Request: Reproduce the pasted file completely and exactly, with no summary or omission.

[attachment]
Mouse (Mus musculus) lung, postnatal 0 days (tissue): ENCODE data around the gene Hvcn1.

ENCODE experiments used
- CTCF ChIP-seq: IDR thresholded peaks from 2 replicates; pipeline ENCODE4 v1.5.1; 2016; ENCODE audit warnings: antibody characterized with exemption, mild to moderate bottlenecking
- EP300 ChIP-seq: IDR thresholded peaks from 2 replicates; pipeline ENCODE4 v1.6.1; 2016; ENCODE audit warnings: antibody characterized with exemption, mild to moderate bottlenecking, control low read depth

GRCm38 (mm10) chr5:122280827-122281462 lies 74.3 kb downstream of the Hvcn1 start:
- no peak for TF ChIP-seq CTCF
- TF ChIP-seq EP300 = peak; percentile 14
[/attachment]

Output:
Mouse (Mus musculus) lung, postnatal 0 days (tissue): ENCODE data around the gene Hvcn1.

ENCODE experiments used
- CTCF ChIP-seq: IDR thresholded peaks from 2 replicates; pipeline ENCODE4 v1.5.1; 2016; ENCODE audit warnings: antibody characterized with exemption, mild to moderate bottlenecking
- EP300 ChIP-seq: IDR thresholded peaks from 2 replicates; pipeline ENCODE4 v1.6.1; 2016; ENCODE audit warnings: antibody characterized with exemption, mild to moderate bottlenecking, control low read depth

GRCm38 (mm10) chr5:122280827-122281462 lies 74.3 kb downstream of the Hvcn1 start:
- no peak for TF ChIP-seq CTCF
- TF ChIP-seq EP300 = peak; percentile 14